The grocery store of Geo. F. Jones, of Homer, was closed last Monday, he having filed a bill of sale for $1,800 in the Town Clerk's office in favor of his mother-in-law, Mrs. Emily Eggleston. On the same day he confessed judgment in her favor for $500. It is said that these amounts represent money loaned to Jones when he went into business.
   The girl that has secrets from her mother has something she would be better off without. But some mothers are to blame if their daughters do not confide in them. They never seek to win the confidence of their children. They cannot realize that their little girl has become a woman, and they treat her as if she were yet a little child, when she has passed the spot where brook and river meet.
   The 45th Separate Company will hold their annual prize drill and dance in the armory in this village, Monday evening, January 25th, 1892. The drill will be according to the new regulations, and will be well worth witnessing. Full bill, including supper at the Messenger House, $2.00. Dance tickets, $1. Admission to prize drill, 25 cents. Ladies free. Music by Daniels' full orchestra. This will be one of the most enjoyable entertainments of the season.
   Mr. A. R. Peck, who has conducted the boot and shoe business for several years past in the Squires block, has sold his stock of goods to Messrs. Seamans & Baker, who have taken possession. Mr. Baker has had charge of the store for Mr. Peck for several years, and understands the business thoroughly. Mr. Seamans formerly resided in Syracuse and comes highly recommended as a gentleman and business man. The new firm will keep a fine line of goods which will be offered to the public at very reasonable prices.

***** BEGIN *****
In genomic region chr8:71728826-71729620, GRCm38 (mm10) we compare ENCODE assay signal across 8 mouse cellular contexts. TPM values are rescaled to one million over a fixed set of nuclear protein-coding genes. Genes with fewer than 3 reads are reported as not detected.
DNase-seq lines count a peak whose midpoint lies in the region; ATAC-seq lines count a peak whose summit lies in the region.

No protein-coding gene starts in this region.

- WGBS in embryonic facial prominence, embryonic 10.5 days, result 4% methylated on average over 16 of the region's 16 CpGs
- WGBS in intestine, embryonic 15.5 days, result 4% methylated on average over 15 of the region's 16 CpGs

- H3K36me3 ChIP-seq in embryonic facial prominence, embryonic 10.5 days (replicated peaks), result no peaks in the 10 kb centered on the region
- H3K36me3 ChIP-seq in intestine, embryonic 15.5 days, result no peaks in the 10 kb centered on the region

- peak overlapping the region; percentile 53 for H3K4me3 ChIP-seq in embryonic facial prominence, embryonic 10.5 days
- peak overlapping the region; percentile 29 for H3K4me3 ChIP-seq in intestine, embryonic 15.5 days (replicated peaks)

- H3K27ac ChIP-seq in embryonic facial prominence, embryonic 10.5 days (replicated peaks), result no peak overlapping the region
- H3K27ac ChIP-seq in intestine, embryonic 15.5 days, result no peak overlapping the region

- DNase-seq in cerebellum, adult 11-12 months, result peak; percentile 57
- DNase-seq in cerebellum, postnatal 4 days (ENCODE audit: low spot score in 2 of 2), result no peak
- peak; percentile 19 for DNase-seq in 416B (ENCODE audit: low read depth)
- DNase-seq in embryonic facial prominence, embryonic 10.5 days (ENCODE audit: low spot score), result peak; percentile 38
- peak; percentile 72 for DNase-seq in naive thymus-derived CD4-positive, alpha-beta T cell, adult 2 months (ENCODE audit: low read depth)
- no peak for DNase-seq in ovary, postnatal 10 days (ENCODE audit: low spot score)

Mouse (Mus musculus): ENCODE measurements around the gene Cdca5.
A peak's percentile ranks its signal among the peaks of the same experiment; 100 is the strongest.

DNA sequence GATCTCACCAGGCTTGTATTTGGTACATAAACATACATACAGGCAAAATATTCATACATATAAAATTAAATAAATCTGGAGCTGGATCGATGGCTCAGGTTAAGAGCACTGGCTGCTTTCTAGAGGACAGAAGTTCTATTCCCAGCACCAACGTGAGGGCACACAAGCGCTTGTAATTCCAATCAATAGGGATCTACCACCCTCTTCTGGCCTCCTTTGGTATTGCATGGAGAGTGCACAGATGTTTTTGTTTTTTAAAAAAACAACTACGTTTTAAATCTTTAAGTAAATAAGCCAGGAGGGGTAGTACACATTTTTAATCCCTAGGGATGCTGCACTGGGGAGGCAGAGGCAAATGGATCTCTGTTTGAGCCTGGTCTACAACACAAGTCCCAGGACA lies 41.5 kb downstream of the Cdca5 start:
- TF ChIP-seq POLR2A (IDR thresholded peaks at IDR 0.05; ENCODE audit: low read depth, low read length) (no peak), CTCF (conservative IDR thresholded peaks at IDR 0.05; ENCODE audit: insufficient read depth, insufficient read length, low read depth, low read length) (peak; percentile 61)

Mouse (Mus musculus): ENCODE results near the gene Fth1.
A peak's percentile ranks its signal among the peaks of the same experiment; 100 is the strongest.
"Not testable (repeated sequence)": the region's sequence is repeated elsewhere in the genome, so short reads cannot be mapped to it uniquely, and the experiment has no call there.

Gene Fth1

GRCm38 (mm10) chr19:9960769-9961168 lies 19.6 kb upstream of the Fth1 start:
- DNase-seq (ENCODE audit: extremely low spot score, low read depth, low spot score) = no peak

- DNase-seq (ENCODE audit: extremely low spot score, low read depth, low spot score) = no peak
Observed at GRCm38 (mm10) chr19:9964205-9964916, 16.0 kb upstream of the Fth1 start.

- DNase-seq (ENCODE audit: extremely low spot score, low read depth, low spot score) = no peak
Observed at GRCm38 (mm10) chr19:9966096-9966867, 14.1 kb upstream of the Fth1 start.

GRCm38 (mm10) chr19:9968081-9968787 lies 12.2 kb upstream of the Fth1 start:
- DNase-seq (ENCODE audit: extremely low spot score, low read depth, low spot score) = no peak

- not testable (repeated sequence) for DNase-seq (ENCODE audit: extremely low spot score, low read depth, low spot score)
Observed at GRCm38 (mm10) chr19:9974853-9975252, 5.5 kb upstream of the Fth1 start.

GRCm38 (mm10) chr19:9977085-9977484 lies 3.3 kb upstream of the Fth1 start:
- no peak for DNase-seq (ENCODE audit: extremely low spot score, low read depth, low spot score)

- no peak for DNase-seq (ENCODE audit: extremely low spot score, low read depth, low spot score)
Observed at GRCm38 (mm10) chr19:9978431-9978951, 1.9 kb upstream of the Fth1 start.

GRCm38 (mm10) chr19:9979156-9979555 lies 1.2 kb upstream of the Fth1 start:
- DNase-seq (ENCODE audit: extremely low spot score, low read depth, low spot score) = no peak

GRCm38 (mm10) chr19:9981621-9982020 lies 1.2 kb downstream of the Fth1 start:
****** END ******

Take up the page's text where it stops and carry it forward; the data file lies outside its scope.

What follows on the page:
Mr. J. R. Clary, special correspondent for the New York papers from this place, is sharply called down in this week's Homer Republican for the misstatements contributed to the Tribune in reference to the late David H. Hannum. The Republican says: "From beginning to end this dispatch does not state one fact accurately, not even the date of his death. The statements that he was regarded as wealthy, that he was a 'sporting man,' that he owned the finest home in this village, etc., are all the veriest [sic] fabrications." Such news sells, however, and we presume that is all the interest there is in the business for Mr. Cary.
   The Sons of Veterans are to give an entertainment in Good Templars' Hall, Thursday evening, January 21st. The drama ,entitled, "A Box of Mischief," will be rendered by local artists.
   J. H. May, proprietor of the Owego Valley House in Harford Mills, will give a Washington's Birthday party at his hotel on Friday evening, Feb. 19th, 1892. Daniels' orchestra of six pieces will furnish the music. Full bill, $1.25.